On December 17, I reached out to Abu Dhabi race director Andrea Basso to ask whether the course was measured accurately and whether it was the correct distance. Basso said he would get back to me by the end of the week, but that didn’t happen.
After reaching out again on January 31, Basso said he was still waiting for the official measurement report but expected it to appear within the next day or so and added that once he got it that he would “act quickly.” Finally, on February 8, Basso said he had received the full measurement report from the official measurer on February 4 and had compared the information in the report with the race video.
“Soon we are going to send an official communication to the IAAF, and after that we will provide a full explanation to the various media outlets that enquired about the Abu Dhabi Marathon,” Basso wrote. “I would have loved to come to an end much sooner, but without the official measurement report it was impossible for us to make a thorough analysis of what has happened.”
Below you will see a statement from Hartnett and Winter detailing the work they did in Abu Dhabi, as well as an infographic that Hartnett produced that summarizes their work. Below the infographic, I’ve also included the raw photos in the infographic so you can see them better.
(Talk about this article on our world famous fan forum / messaboard. MB: Vindication: 2 experts just remeasured the Abu Dhabi Marathon course and found it to be a little less than 200 meters short!)
Statement From Helmut Winter and Sean Hartnett
We drove down to Abu Dhabi which is located about 150 km south-west from Dubai. The idea was to inspect the “critical” part of the course between 33 km and 35 km on “Corniche”, a type of boulevard close to the seaside, beaches, and harbour. It took us only a short while to recognize with the help of screenshots from the video of the race the actual spots of the Abu Dhabi course.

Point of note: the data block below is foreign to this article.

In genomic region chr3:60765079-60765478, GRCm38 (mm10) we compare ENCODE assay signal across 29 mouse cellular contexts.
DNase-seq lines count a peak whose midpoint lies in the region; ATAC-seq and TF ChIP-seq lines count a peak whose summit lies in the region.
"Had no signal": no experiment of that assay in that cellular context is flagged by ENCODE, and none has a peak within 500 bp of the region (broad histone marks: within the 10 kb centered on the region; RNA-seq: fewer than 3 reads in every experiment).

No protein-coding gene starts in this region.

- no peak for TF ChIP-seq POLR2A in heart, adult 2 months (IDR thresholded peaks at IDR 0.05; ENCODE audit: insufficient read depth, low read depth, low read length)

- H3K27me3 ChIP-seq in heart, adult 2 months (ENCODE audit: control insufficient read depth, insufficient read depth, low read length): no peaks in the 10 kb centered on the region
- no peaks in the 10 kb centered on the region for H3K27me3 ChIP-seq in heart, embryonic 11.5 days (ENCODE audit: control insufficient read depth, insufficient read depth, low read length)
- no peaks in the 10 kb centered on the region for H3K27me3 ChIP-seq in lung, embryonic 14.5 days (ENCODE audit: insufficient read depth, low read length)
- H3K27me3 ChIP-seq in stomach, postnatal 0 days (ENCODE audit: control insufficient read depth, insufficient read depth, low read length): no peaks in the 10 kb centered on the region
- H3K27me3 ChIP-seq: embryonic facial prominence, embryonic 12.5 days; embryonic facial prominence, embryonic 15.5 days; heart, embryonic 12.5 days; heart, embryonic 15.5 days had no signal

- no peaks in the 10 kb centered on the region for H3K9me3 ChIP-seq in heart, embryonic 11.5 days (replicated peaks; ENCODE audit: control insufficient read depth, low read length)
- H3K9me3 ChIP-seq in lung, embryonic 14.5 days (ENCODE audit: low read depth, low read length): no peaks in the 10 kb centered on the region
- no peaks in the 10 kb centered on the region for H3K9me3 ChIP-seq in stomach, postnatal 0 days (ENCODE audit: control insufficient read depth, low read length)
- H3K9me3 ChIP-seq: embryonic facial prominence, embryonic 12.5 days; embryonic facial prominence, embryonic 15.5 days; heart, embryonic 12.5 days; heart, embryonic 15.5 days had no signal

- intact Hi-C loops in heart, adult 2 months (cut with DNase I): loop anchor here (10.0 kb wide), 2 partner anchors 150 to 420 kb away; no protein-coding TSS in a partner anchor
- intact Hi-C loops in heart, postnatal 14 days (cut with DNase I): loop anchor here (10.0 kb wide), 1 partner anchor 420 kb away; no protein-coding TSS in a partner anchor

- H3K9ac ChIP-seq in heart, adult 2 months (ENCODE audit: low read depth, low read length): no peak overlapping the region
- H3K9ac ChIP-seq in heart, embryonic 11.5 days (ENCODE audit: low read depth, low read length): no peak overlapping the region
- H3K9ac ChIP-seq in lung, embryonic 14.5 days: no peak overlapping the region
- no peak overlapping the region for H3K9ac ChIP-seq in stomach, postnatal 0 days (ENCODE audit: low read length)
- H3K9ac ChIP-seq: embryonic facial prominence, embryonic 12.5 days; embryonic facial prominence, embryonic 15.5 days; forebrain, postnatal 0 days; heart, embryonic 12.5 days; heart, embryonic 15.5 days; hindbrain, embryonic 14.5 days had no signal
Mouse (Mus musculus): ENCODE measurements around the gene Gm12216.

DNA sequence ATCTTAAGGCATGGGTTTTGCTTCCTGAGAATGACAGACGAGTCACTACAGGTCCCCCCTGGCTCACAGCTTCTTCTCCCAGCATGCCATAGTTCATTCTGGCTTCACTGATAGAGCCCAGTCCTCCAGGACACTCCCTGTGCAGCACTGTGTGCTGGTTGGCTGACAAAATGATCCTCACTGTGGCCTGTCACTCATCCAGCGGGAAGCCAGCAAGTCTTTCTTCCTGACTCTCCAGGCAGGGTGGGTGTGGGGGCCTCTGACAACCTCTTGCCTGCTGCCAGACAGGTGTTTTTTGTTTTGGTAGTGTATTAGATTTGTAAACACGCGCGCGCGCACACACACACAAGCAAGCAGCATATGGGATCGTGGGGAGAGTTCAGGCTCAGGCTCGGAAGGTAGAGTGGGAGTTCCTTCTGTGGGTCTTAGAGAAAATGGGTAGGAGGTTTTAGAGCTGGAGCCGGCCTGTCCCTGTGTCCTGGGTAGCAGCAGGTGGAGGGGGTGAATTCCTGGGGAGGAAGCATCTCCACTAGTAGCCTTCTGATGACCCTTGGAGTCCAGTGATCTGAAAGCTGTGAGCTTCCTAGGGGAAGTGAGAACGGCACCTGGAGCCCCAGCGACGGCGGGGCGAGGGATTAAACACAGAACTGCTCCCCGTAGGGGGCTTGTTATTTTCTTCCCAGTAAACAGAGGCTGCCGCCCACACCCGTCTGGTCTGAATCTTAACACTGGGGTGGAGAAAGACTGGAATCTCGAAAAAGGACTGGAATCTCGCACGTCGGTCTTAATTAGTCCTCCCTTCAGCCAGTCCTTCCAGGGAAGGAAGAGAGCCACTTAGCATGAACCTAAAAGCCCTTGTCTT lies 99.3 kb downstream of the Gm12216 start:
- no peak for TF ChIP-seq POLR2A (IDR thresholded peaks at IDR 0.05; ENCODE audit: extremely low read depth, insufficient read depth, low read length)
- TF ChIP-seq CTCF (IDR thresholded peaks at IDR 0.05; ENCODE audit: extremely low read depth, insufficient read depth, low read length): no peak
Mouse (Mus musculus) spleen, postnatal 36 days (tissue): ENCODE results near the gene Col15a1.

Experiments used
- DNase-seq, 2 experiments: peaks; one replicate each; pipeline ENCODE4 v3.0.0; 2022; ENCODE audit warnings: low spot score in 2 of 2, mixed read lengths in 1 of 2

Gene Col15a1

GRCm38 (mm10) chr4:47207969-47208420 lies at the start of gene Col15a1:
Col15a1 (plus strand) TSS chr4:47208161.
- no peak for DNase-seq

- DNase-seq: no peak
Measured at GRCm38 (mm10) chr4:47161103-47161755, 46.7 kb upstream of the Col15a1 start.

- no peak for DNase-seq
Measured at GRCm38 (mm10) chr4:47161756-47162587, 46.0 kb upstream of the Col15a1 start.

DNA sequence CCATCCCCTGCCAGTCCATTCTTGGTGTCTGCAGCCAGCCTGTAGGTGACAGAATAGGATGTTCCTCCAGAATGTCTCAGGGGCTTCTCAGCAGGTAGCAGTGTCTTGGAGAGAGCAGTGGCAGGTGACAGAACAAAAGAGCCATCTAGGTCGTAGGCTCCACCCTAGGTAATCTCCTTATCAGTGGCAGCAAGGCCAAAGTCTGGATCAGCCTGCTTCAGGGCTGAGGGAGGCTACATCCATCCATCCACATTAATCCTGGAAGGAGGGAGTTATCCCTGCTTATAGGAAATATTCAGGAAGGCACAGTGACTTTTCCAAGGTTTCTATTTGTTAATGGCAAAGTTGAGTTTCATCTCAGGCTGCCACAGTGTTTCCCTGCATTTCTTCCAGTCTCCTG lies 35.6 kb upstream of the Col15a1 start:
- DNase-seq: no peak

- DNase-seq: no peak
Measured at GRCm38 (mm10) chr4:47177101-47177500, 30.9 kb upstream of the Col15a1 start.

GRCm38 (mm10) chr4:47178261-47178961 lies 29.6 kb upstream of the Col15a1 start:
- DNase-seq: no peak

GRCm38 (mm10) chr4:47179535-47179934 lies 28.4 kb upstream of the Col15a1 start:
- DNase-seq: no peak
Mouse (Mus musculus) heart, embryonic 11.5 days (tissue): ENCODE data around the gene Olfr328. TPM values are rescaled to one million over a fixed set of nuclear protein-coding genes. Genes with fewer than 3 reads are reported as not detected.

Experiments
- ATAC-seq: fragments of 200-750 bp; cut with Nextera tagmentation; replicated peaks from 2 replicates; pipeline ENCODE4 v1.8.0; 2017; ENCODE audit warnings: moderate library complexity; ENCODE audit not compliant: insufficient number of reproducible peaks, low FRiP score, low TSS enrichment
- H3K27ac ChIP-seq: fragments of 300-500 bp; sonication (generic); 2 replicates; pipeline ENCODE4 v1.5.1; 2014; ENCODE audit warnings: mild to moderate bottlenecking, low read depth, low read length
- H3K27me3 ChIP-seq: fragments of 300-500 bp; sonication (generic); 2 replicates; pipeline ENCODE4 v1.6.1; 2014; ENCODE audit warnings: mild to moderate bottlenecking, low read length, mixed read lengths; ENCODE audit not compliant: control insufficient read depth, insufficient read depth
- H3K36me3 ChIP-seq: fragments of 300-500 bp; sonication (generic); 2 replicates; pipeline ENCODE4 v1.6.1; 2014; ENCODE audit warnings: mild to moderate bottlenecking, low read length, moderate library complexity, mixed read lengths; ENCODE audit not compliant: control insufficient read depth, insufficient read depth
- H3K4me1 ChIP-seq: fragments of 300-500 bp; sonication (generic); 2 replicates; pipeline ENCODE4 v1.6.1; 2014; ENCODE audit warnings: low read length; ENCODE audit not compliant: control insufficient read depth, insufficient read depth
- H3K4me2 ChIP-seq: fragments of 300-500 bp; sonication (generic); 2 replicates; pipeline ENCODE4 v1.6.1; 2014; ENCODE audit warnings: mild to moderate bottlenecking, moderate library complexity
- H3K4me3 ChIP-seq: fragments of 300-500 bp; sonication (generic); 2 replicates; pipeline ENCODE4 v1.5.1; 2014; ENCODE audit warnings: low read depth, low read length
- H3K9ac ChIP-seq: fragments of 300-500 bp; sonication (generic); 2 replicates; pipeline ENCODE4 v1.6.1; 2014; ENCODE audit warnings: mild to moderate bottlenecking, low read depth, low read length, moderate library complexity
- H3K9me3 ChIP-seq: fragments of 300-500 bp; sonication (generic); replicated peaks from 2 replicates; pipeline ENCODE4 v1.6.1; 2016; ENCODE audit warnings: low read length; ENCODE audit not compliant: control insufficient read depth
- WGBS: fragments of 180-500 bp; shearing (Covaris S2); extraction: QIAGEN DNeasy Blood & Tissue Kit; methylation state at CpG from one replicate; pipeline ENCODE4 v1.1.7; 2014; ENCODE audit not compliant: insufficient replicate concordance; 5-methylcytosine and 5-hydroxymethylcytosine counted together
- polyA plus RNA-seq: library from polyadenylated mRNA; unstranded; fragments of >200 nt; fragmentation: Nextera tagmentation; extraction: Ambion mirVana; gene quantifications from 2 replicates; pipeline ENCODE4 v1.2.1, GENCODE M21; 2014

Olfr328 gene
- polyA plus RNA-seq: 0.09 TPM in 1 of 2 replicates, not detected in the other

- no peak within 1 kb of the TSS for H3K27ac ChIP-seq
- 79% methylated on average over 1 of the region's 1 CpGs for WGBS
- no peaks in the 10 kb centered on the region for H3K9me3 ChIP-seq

We found nails and markers for all three km-points of interest (33, 34, 35 km) and in addition nail and marker for the U-turn point before 34 km. The position of this turning point on race day was a key issue of our investigation.
The measurements of the distances were performed with a wheel BOSCH professional GMW32 – calibrated by the national bureau of standards located in Braunschweig (Germany) to an absolute accuracy of about 2 * 10E-4. We tested this wheel on the reference for the RAK half marathon, 300.0 m of nominal length. This calibration resulted in a length measured to 299.9 m (first calibration by HW) and to 299.9 m (second calibration by John Kunkeler, IAAF Grade A measurer) and was thus in full accord to specifications.
In Abu Dhabi, we measured first the distance between the 34 km and 35 km markers. This resulted in 1001.3 m on the way down (in full traffic!) and 1001.4 m (back). We also inspected the distance from 35 km to 33 km to 229.5 m and from 33 km to 34 km to 771.7 m which adds up to 1000.2 m.